How To Upgrade Your Life In Korea

When you first arrive in a new country, it’s easy to feel a little lost. When that country is as vastly different from the West as Korea, it’s even easier.

Everything is different, the language is difficult to understand and what on earth is that weird smell?!

Here’s 6 things that’ll make your life run a little (or a lot) smoother in Korea.

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The Perils Of Teaching American English

The following is a guest article written by Jamie Hoyle.

The recruitment criteria for teaching EFL in Korea are simple. Have a degree. Have a criminal record without any brutal murders. Obtain a letter of shameless praise from an old manager or university professor. Wake up at 5am for a Skype interview. Speak English.

Speak English.

I speak English. I speak the most English English there is. I am English. It’s the only language I know. I will teach more people to speak just like me. I’m perfect.

Well, kind of.

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The 5 Best Things About Working For EPIK

Having been in Korea for over 7 months, now seems like a perfect time to reflect on the pros and cons of working as an English teacher with EPIK (English Program in Korea).

I’ve already given my two cents on what I consider to be the 5 worst things about working with EPIK, so now it’s time for the 5 best. It’s by no means been plain sailing, but there are certain aspects of the job that I can’t deny are pretty great. From the salary to the students, there’s plenty of reasons why so many people apply each year to be a teacher with EPIK. Let’s get started.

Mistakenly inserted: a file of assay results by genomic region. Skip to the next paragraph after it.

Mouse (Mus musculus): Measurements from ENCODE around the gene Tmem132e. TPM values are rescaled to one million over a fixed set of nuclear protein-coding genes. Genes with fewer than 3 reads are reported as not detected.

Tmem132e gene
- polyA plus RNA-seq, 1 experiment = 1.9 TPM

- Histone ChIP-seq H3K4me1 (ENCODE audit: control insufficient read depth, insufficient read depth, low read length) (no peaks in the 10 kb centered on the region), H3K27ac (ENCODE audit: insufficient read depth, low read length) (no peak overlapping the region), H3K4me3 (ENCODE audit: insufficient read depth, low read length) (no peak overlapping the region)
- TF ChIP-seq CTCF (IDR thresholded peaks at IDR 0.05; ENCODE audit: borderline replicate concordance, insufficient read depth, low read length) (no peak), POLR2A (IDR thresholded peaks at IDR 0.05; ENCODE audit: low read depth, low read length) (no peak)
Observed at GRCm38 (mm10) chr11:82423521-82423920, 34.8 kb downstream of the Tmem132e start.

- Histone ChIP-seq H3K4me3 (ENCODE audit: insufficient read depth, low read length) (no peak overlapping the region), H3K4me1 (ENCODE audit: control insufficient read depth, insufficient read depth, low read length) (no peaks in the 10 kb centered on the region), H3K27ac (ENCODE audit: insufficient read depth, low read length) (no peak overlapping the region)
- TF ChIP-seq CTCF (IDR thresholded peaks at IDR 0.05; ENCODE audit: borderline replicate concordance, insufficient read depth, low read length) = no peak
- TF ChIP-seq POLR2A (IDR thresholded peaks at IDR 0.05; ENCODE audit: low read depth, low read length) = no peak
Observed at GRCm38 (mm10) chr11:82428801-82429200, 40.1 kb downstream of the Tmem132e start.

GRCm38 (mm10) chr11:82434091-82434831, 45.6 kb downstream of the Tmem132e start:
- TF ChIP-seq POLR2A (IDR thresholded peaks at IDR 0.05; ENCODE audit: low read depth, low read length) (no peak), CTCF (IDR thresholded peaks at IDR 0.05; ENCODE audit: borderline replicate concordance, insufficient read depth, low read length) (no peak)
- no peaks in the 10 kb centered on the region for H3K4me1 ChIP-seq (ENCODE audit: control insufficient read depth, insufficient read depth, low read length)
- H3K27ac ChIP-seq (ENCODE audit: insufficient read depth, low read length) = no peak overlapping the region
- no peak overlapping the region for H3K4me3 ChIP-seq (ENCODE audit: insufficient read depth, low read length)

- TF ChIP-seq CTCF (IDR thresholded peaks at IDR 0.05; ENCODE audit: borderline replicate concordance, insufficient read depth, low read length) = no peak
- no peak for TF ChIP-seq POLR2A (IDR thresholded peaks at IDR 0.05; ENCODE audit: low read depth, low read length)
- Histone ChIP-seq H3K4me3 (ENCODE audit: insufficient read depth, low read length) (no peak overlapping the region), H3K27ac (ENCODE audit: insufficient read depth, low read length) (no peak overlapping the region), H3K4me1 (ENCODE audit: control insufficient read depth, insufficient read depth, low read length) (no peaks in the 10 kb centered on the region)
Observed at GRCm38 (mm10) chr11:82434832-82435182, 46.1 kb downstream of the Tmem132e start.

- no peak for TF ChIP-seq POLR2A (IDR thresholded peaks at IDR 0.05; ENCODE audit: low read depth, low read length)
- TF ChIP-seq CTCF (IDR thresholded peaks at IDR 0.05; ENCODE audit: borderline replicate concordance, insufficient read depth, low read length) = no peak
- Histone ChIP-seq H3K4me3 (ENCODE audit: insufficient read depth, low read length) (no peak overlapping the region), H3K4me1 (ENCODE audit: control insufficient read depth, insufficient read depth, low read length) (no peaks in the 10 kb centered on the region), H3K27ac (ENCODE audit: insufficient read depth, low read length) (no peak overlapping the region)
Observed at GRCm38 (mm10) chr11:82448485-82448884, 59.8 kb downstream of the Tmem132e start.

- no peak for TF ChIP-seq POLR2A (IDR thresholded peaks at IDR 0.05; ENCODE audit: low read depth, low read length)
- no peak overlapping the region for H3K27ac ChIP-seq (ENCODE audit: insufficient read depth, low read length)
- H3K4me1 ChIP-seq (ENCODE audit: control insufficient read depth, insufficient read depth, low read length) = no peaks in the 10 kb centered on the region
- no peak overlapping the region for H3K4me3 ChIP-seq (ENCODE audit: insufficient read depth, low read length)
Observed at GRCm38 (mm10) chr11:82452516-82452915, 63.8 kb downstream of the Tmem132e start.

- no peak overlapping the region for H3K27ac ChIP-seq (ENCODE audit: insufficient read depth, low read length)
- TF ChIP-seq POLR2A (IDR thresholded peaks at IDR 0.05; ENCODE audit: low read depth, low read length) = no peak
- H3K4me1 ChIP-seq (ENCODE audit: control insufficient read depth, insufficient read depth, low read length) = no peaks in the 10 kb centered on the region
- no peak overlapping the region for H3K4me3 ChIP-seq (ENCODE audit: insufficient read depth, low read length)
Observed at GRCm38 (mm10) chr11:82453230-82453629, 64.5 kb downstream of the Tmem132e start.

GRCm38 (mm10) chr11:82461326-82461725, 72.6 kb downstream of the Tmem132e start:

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The 5 Worst Things About Working For EPIK

Before I moved to Korea last year, I spent hours and hours reading blogs and articles about working with EPIK. What I read, along with my relentless optimism, painted an idealistic image of what it would be like living and working in Korea. While all this information was really useful, it left me unprepared for the less “ideal” aspects of the job.

I’ve now been working as an English teaching with EPIK for 7 months, and I definitely have lots to say about it. In the interests of providing a more balanced view, I have put into words what I consider the 5 worst things about working for EPIK.

But it’s not all doom and gloom. Despite these drawbacks, I’m still glad I came to Korea to teach, and there are many reasons why I haven’t fled the country just yet. Check out my 5 best things about working for EPIK.

Anyway, let’s get to it.

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